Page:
Sunday, December 19, 2021

On Franks on the First Two Amendments

 The Boston Globe has a feature, Editing the Constitution, in which they asked "legal experts, advocates, journalists, and members of the next generation" what changes they would make to the Constitution; the results are about as sub-intelligent as you would expect; the least bad ones are the extremely vague ones which don't actually give us any particulars about how the Constitution would be modified and the worst ones would move the Constitution in a totalitarian direction. Of the latter kind is Mary Anne Franks's "Redo the First Two Amendments".

The fundamental problem with Franks's entire approach is a failure -- although one suspects it is in fact an obstinate refusal -- to recognize that the first two amendments are protections for powers that pre-exist the Constitution itself, and were provably put forward precisely to make sure that the rest of the Constitution was not interpreted in a way that would harm them. Thus, for instance, Franks claims, "neither of the two amendments is a model of clarity and precision"; this is not in fact true, but even if it were, it's clear from what she says that when she says 'precision' what she really means is 'clear limitation'. However, the first two amendments are clearly written so as not to introduce any limitations -- I mean, both literally and in plain terms forbid limitations of the previously existing powers of the people, and as clearly as one could possibly wish. This is, of course, Franks's real problem: that the two amendments are in fact quite explicitly clear that you can't do what Franks really wants people to do.

We see this quite clearly in Franks's next criticism: "More important, both are deeply flawed in their respective conceptualizations of some of the most important rights of a democratic society: the freedom of expression and religion and the right of self-defense." I find this fascinating, because it shows that Franks's view is based on holding that the first two amendments got the rights wrong. The First Amendment does not exist to protect "freedom of expression" at all; freedom of expression is a later term that arose in a context of interpreting the amendment in a manner that the Founding Fathers in general probably would not have accepted. The Second Amendment does not exist to protect "the right of self-defense" at all; it explicitly exists to protect the right to keep and bear arms. This is because Franks, like many people, thinks that the rights worth protecting here are entirely concerned with protecting individuals, and therefore thinks the way in which they are formulated here are odd, which they would be -- if the purpose of these rights was wholly about individuals. But they are not. They are concerned with the fact that the rights involved are intrinsic to the fact that we constitute not just a mass of individuals but the People. They do of course provide protections to individuals -- you cannot protect the people while not protecting individual people. But all of the rights and freedoms mentioned are powers we have because we form the foundational community of our republic, the People, the very People mentioned in the preamble and explicitly mentioned in both of these amendments, a community which is prior to and more fundamental than literally every other institution or agency mentioned in the entire Constitution. How does the People form itself as a fundamental community rather than just a mass? By communication; therefore the freedom of speech and the freedom of press (which is not a freedom of journalism but a freedom to publish) are protected. And also by coming together in more explicit ways; therefore the free exercise of religion and the right to peaceable assembly and petition are protected. The Second Amendment likewise recognizes the militia powers of the People as necessary to securing a free State. Tampering with either of these two amendments puts in jeopardy any attempt to have a free society, because guaranteeing a free people -- not merely providing some protections to individuals -- is precisely their point.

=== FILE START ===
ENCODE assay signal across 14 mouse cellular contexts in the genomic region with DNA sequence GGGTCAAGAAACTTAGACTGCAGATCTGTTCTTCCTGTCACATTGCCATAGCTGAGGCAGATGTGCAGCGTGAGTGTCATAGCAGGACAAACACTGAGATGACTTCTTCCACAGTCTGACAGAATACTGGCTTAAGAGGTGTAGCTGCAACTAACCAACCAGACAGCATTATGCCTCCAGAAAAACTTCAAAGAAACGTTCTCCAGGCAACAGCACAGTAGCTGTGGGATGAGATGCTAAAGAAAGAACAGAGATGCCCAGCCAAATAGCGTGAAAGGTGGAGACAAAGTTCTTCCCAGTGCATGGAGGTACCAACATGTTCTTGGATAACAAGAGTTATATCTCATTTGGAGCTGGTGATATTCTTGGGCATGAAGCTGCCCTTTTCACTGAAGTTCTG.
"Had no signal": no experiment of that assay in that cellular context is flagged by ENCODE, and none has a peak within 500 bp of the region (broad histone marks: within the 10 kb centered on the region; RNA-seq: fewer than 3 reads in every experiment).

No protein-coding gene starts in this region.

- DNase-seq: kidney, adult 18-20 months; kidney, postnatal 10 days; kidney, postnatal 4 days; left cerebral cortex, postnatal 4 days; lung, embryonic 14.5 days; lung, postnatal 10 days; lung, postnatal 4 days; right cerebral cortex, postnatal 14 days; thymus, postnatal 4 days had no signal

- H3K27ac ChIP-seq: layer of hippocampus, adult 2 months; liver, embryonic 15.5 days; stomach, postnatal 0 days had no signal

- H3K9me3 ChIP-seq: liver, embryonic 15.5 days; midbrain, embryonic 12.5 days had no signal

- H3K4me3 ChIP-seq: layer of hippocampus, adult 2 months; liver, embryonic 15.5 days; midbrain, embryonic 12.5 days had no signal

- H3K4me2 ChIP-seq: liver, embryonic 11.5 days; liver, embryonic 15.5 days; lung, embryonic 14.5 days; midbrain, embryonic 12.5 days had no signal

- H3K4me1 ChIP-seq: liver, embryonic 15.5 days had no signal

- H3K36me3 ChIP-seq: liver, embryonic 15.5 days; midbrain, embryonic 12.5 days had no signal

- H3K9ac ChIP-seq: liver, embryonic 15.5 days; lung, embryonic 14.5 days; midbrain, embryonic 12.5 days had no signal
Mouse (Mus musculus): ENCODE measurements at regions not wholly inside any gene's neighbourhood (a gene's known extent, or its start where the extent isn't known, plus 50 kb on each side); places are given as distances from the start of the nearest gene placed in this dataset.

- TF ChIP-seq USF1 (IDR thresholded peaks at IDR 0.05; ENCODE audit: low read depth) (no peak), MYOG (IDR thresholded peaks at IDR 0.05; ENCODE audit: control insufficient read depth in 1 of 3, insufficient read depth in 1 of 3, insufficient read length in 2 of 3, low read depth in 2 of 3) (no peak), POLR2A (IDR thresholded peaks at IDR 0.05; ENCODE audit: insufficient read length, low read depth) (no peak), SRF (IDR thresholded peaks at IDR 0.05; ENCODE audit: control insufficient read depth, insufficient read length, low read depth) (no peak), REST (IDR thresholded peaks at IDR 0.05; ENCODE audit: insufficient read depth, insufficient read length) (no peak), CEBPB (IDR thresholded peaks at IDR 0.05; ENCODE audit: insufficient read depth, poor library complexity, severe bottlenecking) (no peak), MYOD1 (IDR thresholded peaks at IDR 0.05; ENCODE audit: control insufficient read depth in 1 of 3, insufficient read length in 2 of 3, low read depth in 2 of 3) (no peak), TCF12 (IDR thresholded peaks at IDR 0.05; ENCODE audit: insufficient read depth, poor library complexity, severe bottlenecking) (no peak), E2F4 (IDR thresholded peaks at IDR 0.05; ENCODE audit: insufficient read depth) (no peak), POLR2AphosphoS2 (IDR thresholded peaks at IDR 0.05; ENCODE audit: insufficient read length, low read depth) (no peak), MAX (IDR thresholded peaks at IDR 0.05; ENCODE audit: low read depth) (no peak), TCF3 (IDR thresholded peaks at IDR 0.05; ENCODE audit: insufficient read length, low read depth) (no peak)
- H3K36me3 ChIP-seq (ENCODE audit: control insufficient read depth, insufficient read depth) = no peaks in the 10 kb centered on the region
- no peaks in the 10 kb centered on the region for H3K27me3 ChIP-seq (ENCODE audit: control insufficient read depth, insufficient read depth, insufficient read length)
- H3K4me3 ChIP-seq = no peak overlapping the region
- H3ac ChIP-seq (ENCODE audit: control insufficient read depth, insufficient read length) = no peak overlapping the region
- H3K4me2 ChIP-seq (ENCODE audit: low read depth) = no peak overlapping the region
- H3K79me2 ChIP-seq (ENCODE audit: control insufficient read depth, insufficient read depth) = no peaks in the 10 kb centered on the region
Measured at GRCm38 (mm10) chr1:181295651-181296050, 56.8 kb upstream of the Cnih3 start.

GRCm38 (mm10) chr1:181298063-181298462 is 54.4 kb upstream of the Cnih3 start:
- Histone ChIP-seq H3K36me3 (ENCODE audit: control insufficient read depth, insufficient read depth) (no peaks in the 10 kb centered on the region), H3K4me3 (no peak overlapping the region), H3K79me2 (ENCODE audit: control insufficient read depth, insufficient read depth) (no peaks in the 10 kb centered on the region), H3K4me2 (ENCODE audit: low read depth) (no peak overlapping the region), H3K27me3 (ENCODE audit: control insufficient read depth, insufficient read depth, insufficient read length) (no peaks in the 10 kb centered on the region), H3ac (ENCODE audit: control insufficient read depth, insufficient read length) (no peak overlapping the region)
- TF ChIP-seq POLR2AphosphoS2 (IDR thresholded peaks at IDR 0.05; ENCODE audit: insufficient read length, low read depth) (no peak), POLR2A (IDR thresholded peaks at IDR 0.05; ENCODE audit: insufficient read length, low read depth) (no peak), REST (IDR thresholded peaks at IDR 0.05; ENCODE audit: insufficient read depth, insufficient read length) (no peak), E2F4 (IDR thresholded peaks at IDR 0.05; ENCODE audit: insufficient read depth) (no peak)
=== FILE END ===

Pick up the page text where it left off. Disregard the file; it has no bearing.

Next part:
Now Franks does, to her credit, recognize that current interpretation of these two amendments suffers from being excessively individualistic, but what she actually provides is an opposing, and even more restrictive, individualistic interpretation; or, to be put it in a crude slogan-ish form, for an interpretation that sees these amendments as providing rights only of individuals, she tries to substitute an interpretation that sees these amendments as providing rights only for individuals (note, for instance, her worry about individuals abusing these rights). But both of these are wrong. If you had to choose, the former is quite clearly superior to the latter, precisely for the reason that Franks rejects it, namely, that it allows less room for restriction and gerrymandering, but both are wrong. It is essential to the very premise of the Constitution that the People, as a free people capable of working together, are the foundation of everything else, and that all powers of government flow from the freedom of the People and therefore cannot curtail it and should not make arbitrary decisions about what it includes. If the People have no ability to form communities and associations and act in that form, the Constitution is illegitimate; if the People do not have the ability to act as a trained militia, a free state cannot be secured at all. States and governments can have no powers that are not merely particular orderings of powers already possessed by the People. The first two amendments force explicit recognition of this and accountability with respect to it.